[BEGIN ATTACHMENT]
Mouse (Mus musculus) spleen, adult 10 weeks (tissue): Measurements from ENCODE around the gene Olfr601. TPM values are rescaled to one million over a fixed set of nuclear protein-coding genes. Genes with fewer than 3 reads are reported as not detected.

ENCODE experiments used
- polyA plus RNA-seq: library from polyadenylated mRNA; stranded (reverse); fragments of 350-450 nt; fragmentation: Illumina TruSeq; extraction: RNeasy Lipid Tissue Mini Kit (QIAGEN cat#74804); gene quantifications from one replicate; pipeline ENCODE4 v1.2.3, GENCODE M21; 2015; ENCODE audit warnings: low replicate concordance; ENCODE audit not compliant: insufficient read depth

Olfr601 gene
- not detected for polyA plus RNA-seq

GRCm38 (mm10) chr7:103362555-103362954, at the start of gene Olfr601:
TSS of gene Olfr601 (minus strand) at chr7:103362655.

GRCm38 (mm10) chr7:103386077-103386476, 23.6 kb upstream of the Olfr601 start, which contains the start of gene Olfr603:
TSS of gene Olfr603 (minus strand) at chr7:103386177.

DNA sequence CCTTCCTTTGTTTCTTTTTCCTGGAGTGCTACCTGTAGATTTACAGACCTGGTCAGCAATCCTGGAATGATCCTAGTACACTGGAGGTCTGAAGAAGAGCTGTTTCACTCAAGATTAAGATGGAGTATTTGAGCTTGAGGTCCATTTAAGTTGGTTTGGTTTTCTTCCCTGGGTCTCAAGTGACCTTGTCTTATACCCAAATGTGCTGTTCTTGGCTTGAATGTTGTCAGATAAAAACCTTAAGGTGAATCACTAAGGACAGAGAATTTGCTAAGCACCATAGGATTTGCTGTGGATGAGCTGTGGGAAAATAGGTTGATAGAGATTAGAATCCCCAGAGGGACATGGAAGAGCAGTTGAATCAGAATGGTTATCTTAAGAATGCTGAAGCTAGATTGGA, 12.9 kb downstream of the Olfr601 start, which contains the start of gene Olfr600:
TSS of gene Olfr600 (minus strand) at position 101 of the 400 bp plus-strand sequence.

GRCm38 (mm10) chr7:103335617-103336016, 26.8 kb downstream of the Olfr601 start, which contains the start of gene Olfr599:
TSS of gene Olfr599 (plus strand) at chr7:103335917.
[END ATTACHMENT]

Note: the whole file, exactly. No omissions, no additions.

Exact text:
Mouse (Mus musculus) spleen, adult 10 weeks (tissue): Measurements from ENCODE around the gene Olfr601. TPM values are rescaled to one million over a fixed set of nuclear protein-coding genes. Genes with fewer than 3 reads are reported as not detected.

ENCODE experiments used
- polyA plus RNA-seq: library from polyadenylated mRNA; stranded (reverse); fragments of 350-450 nt; fragmentation: Illumina TruSeq; extraction: RNeasy Lipid Tissue Mini Kit (QIAGEN cat#74804); gene quantifications from one replicate; pipeline ENCODE4 v1.2.3, GENCODE M21; 2015; ENCODE audit warnings: low replicate concordance; ENCODE audit not compliant: insufficient read depth

Olfr601 gene
- not detected for polyA plus RNA-seq

GRCm38 (mm10) chr7:103362555-103362954, at the start of gene Olfr601:
TSS of gene Olfr601 (minus strand) at chr7:103362655.

GRCm38 (mm10) chr7:103386077-103386476, 23.6 kb upstream of the Olfr601 start, which contains the start of gene Olfr603:
TSS of gene Olfr603 (minus strand) at chr7:103386177.

DNA sequence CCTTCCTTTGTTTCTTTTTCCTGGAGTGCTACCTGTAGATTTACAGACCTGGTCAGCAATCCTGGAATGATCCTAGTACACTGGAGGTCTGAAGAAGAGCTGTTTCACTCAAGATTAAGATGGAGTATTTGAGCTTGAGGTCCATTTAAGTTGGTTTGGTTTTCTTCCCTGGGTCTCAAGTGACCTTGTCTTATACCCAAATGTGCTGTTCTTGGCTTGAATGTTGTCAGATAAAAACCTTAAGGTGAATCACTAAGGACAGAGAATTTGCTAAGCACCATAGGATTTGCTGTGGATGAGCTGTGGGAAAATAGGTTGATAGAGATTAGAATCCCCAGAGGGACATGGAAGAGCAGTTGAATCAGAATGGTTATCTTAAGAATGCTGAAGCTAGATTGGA, 12.9 kb downstream of the Olfr601 start, which contains the start of gene Olfr600:
TSS of gene Olfr600 (minus strand) at position 101 of the 400 bp plus-strand sequence.

GRCm38 (mm10) chr7:103335617-103336016, 26.8 kb downstream of the Olfr601 start, which contains the start of gene Olfr599:
TSS of gene Olfr599 (plus strand) at chr7:103335917.